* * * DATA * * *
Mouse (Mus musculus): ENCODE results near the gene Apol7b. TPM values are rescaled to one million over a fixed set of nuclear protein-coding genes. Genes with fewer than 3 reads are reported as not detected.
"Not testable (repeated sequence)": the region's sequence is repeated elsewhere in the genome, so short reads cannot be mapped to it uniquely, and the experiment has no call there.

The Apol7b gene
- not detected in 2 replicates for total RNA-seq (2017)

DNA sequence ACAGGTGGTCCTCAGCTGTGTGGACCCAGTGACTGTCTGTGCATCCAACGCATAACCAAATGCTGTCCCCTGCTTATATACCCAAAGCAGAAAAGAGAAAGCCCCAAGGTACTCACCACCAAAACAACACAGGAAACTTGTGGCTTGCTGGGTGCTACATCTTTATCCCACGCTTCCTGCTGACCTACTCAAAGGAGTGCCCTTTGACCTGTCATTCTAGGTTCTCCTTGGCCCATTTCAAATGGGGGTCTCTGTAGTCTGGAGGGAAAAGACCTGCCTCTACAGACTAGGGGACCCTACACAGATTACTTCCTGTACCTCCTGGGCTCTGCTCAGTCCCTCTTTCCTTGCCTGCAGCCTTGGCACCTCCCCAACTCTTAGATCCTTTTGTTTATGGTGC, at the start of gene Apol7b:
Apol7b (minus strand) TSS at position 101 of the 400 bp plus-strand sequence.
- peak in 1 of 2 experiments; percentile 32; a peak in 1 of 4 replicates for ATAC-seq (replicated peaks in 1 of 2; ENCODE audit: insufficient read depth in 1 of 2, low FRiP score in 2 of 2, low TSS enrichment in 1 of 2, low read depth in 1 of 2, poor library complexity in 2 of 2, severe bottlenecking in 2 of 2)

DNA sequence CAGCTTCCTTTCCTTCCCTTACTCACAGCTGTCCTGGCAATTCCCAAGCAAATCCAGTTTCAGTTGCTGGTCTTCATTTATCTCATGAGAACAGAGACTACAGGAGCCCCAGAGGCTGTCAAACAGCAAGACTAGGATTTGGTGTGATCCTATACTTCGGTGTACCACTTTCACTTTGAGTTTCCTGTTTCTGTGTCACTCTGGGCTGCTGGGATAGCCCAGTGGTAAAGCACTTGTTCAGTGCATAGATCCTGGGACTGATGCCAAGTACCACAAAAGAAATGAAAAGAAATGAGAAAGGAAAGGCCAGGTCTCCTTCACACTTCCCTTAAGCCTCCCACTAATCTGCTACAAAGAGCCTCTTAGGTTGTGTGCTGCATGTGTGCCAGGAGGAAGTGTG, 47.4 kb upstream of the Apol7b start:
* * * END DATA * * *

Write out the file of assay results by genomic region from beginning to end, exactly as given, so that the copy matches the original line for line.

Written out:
Mouse (Mus musculus): ENCODE results near the gene Apol7b. TPM values are rescaled to one million over a fixed set of nuclear protein-coding genes. Genes with fewer than 3 reads are reported as not detected.
"Not testable (repeated sequence)": the region's sequence is repeated elsewhere in the genome, so short reads cannot be mapped to it uniquely, and the experiment has no call there.

The Apol7b gene
- not detected in 2 replicates for total RNA-seq (2017)

DNA sequence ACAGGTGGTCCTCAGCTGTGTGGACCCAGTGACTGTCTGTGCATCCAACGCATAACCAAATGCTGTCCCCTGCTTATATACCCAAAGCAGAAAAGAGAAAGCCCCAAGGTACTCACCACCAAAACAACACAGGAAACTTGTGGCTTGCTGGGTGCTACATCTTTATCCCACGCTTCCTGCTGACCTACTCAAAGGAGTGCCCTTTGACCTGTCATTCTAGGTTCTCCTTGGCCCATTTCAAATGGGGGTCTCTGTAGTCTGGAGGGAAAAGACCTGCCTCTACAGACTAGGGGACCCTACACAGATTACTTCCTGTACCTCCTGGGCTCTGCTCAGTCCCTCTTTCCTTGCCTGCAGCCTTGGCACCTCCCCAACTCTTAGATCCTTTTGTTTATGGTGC, at the start of gene Apol7b:
Apol7b (minus strand) TSS at position 101 of the 400 bp plus-strand sequence.
- peak in 1 of 2 experiments; percentile 32; a peak in 1 of 4 replicates for ATAC-seq (replicated peaks in 1 of 2; ENCODE audit: insufficient read depth in 1 of 2, low FRiP score in 2 of 2, low TSS enrichment in 1 of 2, low read depth in 1 of 2, poor library complexity in 2 of 2, severe bottlenecking in 2 of 2)

DNA sequence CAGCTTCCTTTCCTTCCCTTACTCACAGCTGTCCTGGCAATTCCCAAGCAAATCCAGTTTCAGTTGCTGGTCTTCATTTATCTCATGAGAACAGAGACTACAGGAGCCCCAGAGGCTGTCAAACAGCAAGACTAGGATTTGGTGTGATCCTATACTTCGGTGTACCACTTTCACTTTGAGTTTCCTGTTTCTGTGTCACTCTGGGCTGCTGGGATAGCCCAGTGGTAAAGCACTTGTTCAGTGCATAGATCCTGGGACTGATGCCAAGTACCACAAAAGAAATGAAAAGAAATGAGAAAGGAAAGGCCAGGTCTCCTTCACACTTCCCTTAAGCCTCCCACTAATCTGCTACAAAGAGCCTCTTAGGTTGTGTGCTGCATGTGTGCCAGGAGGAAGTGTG, 47.4 kb upstream of the Apol7b start: